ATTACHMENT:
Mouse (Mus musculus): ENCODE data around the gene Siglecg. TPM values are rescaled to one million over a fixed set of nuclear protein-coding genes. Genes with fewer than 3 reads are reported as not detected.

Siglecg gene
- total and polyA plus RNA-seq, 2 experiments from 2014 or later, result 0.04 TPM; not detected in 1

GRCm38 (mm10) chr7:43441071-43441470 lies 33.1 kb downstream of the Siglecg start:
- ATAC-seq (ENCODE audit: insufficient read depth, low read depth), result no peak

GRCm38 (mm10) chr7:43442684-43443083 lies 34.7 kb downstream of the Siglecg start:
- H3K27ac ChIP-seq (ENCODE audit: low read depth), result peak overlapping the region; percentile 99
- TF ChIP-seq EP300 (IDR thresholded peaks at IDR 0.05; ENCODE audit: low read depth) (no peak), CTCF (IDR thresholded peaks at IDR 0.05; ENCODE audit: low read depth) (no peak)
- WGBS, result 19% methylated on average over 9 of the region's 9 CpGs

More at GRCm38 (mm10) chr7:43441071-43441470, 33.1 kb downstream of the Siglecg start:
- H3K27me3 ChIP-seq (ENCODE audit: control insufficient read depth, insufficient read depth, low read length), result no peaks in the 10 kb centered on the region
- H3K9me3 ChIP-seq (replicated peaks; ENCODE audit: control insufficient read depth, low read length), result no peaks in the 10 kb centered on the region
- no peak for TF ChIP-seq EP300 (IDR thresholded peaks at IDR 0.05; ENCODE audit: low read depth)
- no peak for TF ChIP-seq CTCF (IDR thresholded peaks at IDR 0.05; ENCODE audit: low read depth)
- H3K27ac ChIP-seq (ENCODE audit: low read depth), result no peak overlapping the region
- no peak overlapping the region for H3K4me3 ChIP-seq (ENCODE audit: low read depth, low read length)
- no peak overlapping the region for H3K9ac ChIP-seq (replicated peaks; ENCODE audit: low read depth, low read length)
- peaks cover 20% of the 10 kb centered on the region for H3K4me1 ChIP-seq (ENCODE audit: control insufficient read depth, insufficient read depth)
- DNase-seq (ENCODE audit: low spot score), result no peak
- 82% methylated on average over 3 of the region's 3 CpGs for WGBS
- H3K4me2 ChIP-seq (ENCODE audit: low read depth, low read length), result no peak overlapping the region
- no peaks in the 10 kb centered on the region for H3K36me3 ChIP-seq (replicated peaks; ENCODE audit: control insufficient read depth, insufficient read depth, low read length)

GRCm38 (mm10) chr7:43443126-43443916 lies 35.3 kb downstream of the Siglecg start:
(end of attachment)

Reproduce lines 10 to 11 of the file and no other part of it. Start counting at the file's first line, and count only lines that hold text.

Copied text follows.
More at GRCm38 (mm10) chr7:43441071-43441470, 33.1 kb downstream of the Siglecg start:
- H3K27me3 ChIP-seq (ENCODE audit: control insufficient read depth, insufficient read depth, low read length), result no peaks in the 10 kb centered on the region